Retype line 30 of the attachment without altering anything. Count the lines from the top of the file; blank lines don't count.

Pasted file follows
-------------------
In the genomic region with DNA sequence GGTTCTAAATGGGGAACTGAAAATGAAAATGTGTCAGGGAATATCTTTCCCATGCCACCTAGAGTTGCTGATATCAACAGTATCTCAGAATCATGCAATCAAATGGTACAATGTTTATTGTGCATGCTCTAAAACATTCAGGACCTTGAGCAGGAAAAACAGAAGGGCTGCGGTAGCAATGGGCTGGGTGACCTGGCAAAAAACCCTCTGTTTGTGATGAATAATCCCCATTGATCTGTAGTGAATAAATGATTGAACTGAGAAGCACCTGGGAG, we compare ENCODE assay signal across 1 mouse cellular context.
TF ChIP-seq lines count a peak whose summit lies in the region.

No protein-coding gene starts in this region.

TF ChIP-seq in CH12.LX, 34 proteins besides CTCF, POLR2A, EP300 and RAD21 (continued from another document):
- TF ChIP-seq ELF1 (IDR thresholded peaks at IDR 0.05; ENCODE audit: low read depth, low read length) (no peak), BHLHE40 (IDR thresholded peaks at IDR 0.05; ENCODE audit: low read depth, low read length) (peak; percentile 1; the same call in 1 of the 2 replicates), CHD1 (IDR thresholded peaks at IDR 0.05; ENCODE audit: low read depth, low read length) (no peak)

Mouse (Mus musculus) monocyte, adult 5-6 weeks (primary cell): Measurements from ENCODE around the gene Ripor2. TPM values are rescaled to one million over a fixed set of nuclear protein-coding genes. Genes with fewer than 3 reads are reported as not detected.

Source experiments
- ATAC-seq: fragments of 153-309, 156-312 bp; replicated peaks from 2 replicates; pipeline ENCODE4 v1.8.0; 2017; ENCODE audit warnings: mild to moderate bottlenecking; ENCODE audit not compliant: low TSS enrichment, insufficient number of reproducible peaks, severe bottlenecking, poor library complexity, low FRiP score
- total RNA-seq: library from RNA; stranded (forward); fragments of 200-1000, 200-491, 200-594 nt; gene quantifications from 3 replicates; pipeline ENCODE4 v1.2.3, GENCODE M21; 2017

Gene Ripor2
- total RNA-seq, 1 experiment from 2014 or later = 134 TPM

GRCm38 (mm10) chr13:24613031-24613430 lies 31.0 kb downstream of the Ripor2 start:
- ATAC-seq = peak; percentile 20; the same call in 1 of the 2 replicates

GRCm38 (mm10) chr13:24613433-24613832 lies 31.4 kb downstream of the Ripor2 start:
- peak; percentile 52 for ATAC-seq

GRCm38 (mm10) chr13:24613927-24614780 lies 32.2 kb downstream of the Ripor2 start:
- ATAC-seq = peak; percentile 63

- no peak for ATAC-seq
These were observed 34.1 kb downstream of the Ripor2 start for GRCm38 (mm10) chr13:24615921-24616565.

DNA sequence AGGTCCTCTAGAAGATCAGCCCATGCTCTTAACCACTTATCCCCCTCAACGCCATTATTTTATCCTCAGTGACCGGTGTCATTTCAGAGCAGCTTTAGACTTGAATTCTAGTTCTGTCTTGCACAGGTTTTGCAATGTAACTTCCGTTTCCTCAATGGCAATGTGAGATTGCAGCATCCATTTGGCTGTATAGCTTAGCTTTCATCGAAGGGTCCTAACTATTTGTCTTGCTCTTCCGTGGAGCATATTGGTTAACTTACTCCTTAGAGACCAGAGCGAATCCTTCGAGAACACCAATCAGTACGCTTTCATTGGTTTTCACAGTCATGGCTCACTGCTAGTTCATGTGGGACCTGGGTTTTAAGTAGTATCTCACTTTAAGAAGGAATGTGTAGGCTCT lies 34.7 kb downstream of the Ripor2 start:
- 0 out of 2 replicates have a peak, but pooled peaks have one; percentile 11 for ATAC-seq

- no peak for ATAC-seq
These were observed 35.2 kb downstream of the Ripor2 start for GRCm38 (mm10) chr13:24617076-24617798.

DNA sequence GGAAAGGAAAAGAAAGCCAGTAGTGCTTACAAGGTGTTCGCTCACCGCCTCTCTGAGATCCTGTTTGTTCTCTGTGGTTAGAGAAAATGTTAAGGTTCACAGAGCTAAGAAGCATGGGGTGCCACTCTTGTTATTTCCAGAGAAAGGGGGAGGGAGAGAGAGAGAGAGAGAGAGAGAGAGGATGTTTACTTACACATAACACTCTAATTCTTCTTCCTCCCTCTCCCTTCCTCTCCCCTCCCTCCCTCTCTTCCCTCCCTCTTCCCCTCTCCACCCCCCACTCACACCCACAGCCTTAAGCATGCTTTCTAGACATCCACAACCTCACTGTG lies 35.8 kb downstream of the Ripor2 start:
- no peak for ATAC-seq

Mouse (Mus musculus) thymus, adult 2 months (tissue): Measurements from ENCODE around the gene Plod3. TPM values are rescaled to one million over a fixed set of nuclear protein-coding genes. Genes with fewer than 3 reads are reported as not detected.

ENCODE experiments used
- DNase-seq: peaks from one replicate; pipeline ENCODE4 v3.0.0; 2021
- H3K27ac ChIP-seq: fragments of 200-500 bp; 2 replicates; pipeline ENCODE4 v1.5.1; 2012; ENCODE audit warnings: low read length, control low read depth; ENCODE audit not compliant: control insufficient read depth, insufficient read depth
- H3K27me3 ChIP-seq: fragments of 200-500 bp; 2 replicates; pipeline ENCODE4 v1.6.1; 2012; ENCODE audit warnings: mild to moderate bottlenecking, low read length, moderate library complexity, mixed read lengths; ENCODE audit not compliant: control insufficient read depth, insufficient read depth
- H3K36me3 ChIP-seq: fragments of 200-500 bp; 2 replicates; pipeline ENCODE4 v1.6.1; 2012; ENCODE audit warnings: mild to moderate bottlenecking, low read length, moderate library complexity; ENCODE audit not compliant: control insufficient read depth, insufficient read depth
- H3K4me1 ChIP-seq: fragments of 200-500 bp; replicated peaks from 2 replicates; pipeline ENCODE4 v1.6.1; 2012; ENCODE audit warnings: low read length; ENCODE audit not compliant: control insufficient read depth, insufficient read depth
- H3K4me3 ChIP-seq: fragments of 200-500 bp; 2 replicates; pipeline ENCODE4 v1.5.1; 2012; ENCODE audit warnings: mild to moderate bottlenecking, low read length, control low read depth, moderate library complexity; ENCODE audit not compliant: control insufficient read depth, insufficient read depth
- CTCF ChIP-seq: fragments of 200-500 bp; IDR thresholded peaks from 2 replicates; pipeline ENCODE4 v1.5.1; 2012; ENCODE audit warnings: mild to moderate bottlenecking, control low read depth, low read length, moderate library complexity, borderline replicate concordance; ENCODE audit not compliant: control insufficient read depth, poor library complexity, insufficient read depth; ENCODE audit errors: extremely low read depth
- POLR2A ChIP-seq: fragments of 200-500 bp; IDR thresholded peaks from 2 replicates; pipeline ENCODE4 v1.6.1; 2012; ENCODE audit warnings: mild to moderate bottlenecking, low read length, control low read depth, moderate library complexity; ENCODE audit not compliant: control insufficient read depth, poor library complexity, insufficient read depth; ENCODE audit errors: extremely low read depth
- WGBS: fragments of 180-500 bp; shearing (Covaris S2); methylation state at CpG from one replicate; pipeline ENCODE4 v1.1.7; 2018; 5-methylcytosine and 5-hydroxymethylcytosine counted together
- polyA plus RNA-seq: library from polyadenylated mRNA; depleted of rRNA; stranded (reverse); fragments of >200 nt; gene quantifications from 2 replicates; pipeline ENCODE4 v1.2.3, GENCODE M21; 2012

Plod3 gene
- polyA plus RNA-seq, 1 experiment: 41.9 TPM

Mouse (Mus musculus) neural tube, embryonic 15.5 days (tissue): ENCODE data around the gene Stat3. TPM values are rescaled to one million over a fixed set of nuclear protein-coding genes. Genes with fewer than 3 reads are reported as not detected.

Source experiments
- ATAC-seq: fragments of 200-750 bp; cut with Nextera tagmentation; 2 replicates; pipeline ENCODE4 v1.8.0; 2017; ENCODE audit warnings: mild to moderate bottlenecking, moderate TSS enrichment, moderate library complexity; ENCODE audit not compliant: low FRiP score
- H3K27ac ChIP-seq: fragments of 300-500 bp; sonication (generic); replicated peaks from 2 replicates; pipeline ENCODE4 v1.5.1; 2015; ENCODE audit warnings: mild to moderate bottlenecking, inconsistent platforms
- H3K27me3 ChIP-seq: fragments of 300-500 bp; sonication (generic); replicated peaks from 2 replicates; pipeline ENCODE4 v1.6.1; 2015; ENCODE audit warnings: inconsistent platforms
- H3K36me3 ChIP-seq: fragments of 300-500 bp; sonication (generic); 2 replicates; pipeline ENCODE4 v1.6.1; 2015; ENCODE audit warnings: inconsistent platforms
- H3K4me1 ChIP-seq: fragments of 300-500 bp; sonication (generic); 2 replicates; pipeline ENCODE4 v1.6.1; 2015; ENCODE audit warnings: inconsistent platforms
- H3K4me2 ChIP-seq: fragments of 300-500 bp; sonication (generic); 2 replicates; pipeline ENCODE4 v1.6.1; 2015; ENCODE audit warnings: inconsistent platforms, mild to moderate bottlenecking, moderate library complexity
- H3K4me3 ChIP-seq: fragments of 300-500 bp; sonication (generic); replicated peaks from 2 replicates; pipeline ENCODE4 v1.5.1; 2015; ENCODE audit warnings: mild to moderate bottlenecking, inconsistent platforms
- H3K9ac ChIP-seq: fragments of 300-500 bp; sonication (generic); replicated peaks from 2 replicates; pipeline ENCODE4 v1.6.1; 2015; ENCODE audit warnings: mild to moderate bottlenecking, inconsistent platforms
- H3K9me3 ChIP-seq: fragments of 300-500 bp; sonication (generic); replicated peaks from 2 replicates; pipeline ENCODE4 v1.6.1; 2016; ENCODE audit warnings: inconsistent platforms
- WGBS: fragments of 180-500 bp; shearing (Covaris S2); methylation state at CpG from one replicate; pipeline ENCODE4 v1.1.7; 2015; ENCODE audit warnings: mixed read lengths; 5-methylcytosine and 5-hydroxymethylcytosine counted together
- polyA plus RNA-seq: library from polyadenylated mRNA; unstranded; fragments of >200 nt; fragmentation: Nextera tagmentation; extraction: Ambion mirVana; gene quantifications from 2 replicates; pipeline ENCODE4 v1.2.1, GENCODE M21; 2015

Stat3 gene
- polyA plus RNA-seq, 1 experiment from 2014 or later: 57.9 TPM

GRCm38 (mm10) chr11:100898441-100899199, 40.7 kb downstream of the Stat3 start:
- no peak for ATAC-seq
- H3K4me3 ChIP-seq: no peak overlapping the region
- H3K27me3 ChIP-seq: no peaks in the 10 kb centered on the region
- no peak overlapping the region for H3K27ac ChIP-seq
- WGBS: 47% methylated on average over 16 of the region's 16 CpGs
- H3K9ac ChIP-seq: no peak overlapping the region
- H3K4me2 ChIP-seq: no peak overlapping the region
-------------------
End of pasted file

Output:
- H3K27me3 ChIP-seq: fragments of 200-500 bp; 2 replicates; pipeline ENCODE4 v1.6.1; 2012; ENCODE audit warnings: mild to moderate bottlenecking, low read length, moderate library complexity, mixed read lengths; ENCODE audit not compliant: control insufficient read depth, insufficient read depth